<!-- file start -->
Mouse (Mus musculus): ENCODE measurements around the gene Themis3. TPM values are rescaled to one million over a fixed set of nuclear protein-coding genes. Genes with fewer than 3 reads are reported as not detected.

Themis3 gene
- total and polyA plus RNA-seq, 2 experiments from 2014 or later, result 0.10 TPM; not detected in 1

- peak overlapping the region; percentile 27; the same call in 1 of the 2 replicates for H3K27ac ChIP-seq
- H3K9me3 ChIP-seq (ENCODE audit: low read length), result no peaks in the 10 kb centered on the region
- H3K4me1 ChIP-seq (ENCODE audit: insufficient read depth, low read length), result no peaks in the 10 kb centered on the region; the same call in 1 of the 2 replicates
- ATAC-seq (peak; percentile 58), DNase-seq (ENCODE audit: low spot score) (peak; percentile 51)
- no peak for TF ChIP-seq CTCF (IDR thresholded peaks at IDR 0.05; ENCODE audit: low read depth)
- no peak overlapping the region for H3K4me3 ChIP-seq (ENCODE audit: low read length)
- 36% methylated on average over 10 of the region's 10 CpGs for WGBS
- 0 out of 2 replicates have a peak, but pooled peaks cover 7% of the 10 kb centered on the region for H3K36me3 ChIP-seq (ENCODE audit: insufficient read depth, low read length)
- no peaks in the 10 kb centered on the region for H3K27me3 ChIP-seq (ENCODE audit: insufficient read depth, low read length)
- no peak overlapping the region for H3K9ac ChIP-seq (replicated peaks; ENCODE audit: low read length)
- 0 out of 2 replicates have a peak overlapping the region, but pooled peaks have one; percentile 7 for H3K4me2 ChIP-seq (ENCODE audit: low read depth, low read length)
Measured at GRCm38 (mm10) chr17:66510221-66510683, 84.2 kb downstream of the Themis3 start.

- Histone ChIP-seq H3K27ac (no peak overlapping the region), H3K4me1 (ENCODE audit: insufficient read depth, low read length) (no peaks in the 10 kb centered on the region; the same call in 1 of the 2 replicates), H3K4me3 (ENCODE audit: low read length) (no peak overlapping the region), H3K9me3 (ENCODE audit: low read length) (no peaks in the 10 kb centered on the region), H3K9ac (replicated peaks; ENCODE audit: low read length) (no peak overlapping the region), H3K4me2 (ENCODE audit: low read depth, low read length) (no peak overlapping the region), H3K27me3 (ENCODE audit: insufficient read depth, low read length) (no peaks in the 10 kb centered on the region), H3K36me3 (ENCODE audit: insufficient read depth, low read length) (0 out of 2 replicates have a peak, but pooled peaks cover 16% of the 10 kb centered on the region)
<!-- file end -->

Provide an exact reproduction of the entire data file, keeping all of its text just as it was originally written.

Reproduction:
Mouse (Mus musculus): ENCODE measurements around the gene Themis3. TPM values are rescaled to one million over a fixed set of nuclear protein-coding genes. Genes with fewer than 3 reads are reported as not detected.

Themis3 gene
- total and polyA plus RNA-seq, 2 experiments from 2014 or later, result 0.10 TPM; not detected in 1

- peak overlapping the region; percentile 27; the same call in 1 of the 2 replicates for H3K27ac ChIP-seq
- H3K9me3 ChIP-seq (ENCODE audit: low read length), result no peaks in the 10 kb centered on the region
- H3K4me1 ChIP-seq (ENCODE audit: insufficient read depth, low read length), result no peaks in the 10 kb centered on the region; the same call in 1 of the 2 replicates
- ATAC-seq (peak; percentile 58), DNase-seq (ENCODE audit: low spot score) (peak; percentile 51)
- no peak for TF ChIP-seq CTCF (IDR thresholded peaks at IDR 0.05; ENCODE audit: low read depth)
- no peak overlapping the region for H3K4me3 ChIP-seq (ENCODE audit: low read length)
- 36% methylated on average over 10 of the region's 10 CpGs for WGBS
- 0 out of 2 replicates have a peak, but pooled peaks cover 7% of the 10 kb centered on the region for H3K36me3 ChIP-seq (ENCODE audit: insufficient read depth, low read length)
- no peaks in the 10 kb centered on the region for H3K27me3 ChIP-seq (ENCODE audit: insufficient read depth, low read length)
- no peak overlapping the region for H3K9ac ChIP-seq (replicated peaks; ENCODE audit: low read length)
- 0 out of 2 replicates have a peak overlapping the region, but pooled peaks have one; percentile 7 for H3K4me2 ChIP-seq (ENCODE audit: low read depth, low read length)
Measured at GRCm38 (mm10) chr17:66510221-66510683, 84.2 kb downstream of the Themis3 start.

- Histone ChIP-seq H3K27ac (no peak overlapping the region), H3K4me1 (ENCODE audit: insufficient read depth, low read length) (no peaks in the 10 kb centered on the region; the same call in 1 of the 2 replicates), H3K4me3 (ENCODE audit: low read length) (no peak overlapping the region), H3K9me3 (ENCODE audit: low read length) (no peaks in the 10 kb centered on the region), H3K9ac (replicated peaks; ENCODE audit: low read length) (no peak overlapping the region), H3K4me2 (ENCODE audit: low read depth, low read length) (no peak overlapping the region), H3K27me3 (ENCODE audit: insufficient read depth, low read length) (no peaks in the 10 kb centered on the region), H3K36me3 (ENCODE audit: insufficient read depth, low read length) (0 out of 2 replicates have a peak, but pooled peaks cover 16% of the 10 kb centered on the region)